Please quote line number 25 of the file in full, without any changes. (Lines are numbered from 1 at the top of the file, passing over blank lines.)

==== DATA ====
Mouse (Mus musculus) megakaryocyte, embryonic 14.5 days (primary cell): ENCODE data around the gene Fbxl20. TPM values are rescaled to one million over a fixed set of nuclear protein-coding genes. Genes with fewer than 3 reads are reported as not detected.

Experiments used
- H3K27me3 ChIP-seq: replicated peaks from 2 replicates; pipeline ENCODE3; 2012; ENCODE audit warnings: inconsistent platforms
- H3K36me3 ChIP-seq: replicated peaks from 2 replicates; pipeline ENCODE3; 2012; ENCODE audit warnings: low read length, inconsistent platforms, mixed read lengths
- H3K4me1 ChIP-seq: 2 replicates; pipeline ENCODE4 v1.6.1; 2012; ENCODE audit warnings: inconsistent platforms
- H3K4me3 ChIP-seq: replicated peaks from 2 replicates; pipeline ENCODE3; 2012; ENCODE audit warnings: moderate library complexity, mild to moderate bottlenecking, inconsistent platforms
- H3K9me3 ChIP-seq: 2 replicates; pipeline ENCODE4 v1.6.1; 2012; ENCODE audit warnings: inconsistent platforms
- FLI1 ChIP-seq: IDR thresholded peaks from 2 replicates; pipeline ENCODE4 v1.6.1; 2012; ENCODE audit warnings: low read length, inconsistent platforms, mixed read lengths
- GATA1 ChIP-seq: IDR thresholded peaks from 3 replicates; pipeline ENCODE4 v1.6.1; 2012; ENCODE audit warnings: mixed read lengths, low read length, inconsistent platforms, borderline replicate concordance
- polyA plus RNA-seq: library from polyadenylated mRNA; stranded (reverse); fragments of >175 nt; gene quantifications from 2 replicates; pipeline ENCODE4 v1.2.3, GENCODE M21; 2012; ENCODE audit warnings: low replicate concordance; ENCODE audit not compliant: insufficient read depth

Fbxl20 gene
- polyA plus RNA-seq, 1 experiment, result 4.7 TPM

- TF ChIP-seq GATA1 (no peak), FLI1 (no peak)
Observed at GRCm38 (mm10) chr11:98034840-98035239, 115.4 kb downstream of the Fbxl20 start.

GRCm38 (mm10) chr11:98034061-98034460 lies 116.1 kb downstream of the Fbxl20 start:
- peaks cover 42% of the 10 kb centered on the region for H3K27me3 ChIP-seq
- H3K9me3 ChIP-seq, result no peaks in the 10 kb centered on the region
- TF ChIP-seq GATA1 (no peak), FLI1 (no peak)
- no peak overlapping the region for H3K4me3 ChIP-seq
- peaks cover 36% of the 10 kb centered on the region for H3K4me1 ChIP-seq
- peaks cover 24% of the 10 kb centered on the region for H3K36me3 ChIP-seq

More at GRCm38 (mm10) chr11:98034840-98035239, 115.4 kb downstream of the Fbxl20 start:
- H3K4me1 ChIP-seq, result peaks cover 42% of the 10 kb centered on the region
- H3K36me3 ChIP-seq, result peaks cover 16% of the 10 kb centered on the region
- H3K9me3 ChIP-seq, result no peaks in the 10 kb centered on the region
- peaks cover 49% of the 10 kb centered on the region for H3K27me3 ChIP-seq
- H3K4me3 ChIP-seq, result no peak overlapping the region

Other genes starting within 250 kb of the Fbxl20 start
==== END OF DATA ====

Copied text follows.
- H3K9me3 ChIP-seq, result no peaks in the 10 kb centered on the region